K562 cells bearing the Fc gamma receptor have been widely used to study ADE in vitro [23]. The cells are relatively non-permissive to flavivirus infection in the absence of specific binding antibodies. Binding of antibody to virus allows interaction of virus antibody complex with Fc gamma receptor on K562 cells that in turn permit virus uptake via endocytosis resulting in infection. While the K562 cell based ADE assay is widely used by researchers, the process involves infection of cells with live virus, staining cells for viral proteins as a measure of infection and quantifying the number of infected cells via flow cytometry. We wanted to develop a high throughput assay for ADE so larger number of samples could be tested against multiple viruses. Hence, we adapted the classical ADE assay in K562 cells using Reporter Virus Particles (RVPs) for infection (in 96 wells) and quantifying the number of infected cells via automated microscopy. We then compared the read out of ADE assay via automated microscopy and flow cytometry. K562 cells were infected with ZIKV, WNV or DENV-1 (Hawaii) RVPs in the presence of serial dilutions of WNV positive serum obtained from a symptomatic subject. Cells were analyzed 48 h post infection either by flow cytometry or automated microscopy. As demonstrated in Fig. 2, there was a concentration dependent enhancement of ZIKV (Fig. 2a), WNV and DENV RVP infection in the presence of specific sera. As expected, no infection was evident in the absence of enhancing sera (media control, Fig. 2a). Interestingly, results of the ADE assay via flow cytometry were similar to automated microscopy both with regards to peak enhancement as well as serum dilution resulting in maximum enhancement for each RVP (Fig. 2b & c). Correlation analysis of measurement of GFP+ cells by flow cytometry versus automated microscopy was highly correlative with R2 = 0.9439 (Fig. 2d). Thus, the automated microscopy based assay can be readily used in a high throughput format to study the phenomenon of ADE.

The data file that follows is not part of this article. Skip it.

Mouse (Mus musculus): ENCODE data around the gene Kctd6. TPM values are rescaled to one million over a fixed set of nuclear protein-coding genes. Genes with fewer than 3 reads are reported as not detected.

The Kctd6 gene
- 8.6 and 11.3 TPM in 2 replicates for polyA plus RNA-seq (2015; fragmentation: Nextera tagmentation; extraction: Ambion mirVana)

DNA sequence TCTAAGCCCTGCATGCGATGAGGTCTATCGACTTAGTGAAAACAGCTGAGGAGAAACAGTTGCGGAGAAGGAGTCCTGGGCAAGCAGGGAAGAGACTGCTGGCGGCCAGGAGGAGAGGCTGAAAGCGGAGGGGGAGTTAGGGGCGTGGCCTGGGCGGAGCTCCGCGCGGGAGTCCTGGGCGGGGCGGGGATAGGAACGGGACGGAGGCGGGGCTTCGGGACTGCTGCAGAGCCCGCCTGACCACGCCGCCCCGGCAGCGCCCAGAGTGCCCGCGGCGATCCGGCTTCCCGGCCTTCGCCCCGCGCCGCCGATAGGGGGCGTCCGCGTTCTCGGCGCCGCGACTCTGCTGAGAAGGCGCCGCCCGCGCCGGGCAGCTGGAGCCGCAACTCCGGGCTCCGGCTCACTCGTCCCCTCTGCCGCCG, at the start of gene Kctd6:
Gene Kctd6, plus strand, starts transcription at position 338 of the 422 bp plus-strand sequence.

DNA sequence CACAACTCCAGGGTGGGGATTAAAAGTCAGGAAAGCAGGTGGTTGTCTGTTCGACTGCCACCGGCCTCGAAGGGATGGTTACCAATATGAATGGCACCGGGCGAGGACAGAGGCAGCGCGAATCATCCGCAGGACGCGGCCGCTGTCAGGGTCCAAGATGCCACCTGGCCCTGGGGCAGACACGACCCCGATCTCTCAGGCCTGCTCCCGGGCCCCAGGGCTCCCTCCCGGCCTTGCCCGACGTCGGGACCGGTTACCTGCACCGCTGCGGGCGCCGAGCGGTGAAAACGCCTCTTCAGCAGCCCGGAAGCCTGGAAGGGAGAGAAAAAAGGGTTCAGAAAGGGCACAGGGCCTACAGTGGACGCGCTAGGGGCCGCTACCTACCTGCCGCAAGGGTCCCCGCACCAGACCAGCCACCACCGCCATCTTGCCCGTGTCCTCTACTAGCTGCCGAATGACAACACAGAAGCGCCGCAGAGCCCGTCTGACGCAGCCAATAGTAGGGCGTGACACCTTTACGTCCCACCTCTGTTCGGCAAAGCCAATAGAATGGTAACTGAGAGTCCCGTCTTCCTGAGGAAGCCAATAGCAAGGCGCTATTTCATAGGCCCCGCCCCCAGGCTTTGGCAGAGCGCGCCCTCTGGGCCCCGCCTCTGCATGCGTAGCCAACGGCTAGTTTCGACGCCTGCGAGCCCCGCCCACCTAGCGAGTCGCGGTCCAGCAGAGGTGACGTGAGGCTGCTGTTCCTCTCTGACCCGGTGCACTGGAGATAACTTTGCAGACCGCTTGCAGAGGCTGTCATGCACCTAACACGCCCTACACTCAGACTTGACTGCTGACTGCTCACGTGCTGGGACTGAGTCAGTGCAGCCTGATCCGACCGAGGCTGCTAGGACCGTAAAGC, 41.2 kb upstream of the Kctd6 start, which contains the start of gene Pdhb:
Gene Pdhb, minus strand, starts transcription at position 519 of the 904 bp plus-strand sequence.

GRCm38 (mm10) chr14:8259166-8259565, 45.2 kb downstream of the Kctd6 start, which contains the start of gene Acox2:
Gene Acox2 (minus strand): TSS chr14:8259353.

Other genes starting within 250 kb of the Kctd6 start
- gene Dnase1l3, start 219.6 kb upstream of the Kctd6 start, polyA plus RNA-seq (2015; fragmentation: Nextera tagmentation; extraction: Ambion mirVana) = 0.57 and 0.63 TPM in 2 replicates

Fig. 2
figure2

Automated microscopy based assay for ADE works comparable to flow cytometry. K562 cells were infected with ZIKV, WNV or DENV-1 RVPs in the presence of indicated dilutions of WNV immune sera from a symptomatic WNV+ subject. Samples were analyzed either by automated microscopy or via flow cytometry. a Representative microscopy images of whole wells of a 96 well plate infected with ZIKV RVPs in the presence of indicated dilutions of WNV immune sera. b Read out of enhancement of respective RVP infection by automated microscopy. c Read out of enhancement of respective RVP infection after flow cytometry analysis. d Correlation analysis of measurement of GFP+ cells by flow cytometry versus automated microscopy (R2 = 0.9439)

RVP based assay can differentiate between DENV, WNV and ZIKV sera in both ADE and neutralization assays

We further validated the sensitivity of the high throughput RVP based assay to differentiate between antibodies elicited by WNV, DENV and ZIKV infection. Sera specific for each flavivirus was used in either a neutralization or ADE assay (Fig. 3) against the three different RVPs (WNV, ZIKV, DENV-1). Specifically, WNV+ sera was from a symptomatic WNV exposed subject as confirmed by WNV E IgG ELISA, and ZIKV and DENV+ sera were from subjects positive for ZIKV or DENV antibodies confirmed by specific NS1 IgG ELISAs. As demonstrated in Figs. 3 a-c, sera against each virus neutralized the specific virus most efficiently. Similarly, as evident in Figs. 3 d-f, ADE was seen at lower serum concentrations for the specific virus, while the cross-reactive RVPs showed ADE at higher serum concentrations. The clear differences in the IC50 for neutralization and the dilution of peak ADE provided a highly reliable assay to differentiate between these three closely related flaviviruses. The assay was highly reproducible as the error between wells was minimum and differences in peak ADE were higher than neutralization IC50s suggesting that an ADE assay might detect specific virus infection better than neutralization or when cross reactive neutralizing antibodies are present. Thus, in our hands, neutralization and ADE assays conducted simultaneously were capable of differentiating antibodies elicited by ZIKV, DENV and WNV infection.